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Consumers Are Right To Think Biden’s Economy Is In Bad Shape, Experts Say

  • The Biden administration and the media insist that the economy is doing well, with claims of big job growth and a reduction in inflation.
  • Consumers, however, are unenthusiastic about the economy, having poor faith in its future while also being crushed by the effects of long-running high inflation.
  • “While future forecasts may look promising with many economists predicting a ‘soft landing,’ that in itself cannot make up for the fact that the average consumer pays significantly more for daily products now than they did in 2021,” Jai Kedia, a research fellow for the Center for Monetary and Financial Alternatives at the Cato Institute, told the Daily Caller News Foundation.

Consumers are right to be dissatisfied with the current state of the economy despite claims of a booming economy from U.S. officials and the media, experts told the Daily Caller News Foundation.

Consumer sentiment, meaning Americans perception of the economy, is expected to improve in December following a mid-month reading of 69.7 index points, which is far from the high under Biden of 88.3 in April 2021 and even further from the 90 to 100 range that was common during the Trump presidency, according to the University of Michigan’s Survey of Consumers. Politicians and the media have insisted that consumers are wrong to be unenthusiastic about the state of the economy, but experts told the DCNF that consumer perceptions are more in line with the true state of the country.

“It is unfair to outright dismiss consumer sentiment concerns,” Jai Kedia, a research fellow for the Center for Monetary and Financial Alternatives at the Cato Institute, told the DCNF. “Yes, the ‘misery index’ (sum of unemployment and inflation rates) is low, but consumers are backward-looking just as they are forward-looking. Simply saying that inflation is low now, so consumers should be happy, conflates falling inflation with falling prices. Consumers have already suffered through nearly 2 years of rising prices, so it is reasonable that they feel their standard of living has shrunk since the pandemic.”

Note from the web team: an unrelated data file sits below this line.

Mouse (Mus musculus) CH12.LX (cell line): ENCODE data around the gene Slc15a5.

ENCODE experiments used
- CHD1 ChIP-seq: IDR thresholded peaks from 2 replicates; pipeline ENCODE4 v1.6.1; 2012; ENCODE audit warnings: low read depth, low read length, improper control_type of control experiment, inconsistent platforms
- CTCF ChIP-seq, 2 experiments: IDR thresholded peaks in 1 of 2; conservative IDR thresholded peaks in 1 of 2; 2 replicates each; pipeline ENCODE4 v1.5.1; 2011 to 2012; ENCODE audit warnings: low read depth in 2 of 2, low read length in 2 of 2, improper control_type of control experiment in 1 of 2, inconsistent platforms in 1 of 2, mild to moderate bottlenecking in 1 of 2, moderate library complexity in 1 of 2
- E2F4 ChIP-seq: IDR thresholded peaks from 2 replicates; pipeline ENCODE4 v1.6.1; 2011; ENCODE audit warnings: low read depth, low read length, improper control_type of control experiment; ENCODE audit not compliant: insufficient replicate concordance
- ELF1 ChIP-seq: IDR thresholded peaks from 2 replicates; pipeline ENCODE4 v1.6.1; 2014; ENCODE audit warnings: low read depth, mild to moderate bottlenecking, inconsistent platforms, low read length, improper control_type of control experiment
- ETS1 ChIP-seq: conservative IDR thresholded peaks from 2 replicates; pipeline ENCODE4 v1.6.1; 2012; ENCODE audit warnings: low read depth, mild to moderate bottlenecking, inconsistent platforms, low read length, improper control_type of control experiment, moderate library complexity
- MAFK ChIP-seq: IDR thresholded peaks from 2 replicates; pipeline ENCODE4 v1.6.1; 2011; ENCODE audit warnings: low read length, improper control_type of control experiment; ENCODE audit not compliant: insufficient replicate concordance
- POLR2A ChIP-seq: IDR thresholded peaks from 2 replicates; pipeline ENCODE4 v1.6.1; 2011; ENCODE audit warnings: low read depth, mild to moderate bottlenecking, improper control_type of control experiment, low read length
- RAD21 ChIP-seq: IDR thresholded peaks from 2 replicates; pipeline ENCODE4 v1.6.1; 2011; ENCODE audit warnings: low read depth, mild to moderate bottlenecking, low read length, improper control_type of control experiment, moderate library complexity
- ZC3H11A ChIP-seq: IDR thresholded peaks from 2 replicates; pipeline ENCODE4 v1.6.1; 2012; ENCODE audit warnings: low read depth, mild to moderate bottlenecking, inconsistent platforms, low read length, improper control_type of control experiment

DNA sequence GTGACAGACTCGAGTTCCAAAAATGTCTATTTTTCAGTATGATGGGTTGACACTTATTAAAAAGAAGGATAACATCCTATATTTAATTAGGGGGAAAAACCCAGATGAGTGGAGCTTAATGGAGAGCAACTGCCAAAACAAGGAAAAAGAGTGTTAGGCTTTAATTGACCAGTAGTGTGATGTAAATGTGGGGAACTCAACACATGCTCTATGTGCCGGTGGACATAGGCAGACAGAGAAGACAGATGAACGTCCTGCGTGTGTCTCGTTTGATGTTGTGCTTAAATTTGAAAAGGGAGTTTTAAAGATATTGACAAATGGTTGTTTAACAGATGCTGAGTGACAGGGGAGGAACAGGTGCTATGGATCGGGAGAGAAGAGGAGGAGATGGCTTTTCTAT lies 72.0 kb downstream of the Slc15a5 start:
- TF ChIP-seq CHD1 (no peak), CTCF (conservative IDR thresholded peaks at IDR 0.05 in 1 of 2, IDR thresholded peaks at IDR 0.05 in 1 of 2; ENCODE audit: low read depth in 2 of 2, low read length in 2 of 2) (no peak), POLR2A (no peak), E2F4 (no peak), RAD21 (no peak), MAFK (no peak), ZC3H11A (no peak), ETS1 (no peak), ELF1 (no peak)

The unemployment rate has remained historically low since its decline to below 4% under the Trump administration, before spiking and declining again following the initial shock of the COVID-19 pandemic, according to the Federal Reserve Bank of St. Louis. In turn, the misery index has declined in recent months as inflation decelerates, but still remains above pre-pandemic trends.

Inflation peaked under Biden at 9.1% in June 2022 and slowly receded to its current year-over-year rate of 3.1% as of November. Since Biden took office in January 2021, prices have risen 17.2% in total as of November, with goods like shelter and cars seeing the biggest increases.

“The return of significant inflation after four decades of relative price stability has left a lot of Americans financially shell shocked,” Peter Earle, economist at the American Institute for Economic Research, told the DCNF. “Watching prices all throughout the economy rise substantially and feeling one’s purchasing power wither away in less than a year is a process U.S. citizens aren’t familiar with. And although the rate of inflation has come down since surpassing 9% in June 2022, the general price level is still rising at a rate higher than it has in decades. Even though the rapid ascent of prices has slowed, most Americans’ earnings have not kept up, and consequently, they’re struggling to maintain their consumption patterns.”

Wages have failed to keep up with the sky-high inflation seen under Biden, declining 2.1% since the president first took office in January 2021, according to FRED. To make up the difference, consumers have turned to credit cards to finance everyday expenses, resulting in the amount of credit card debt being held by Americans exceeding $1 trillion in 2023 for the first time ever.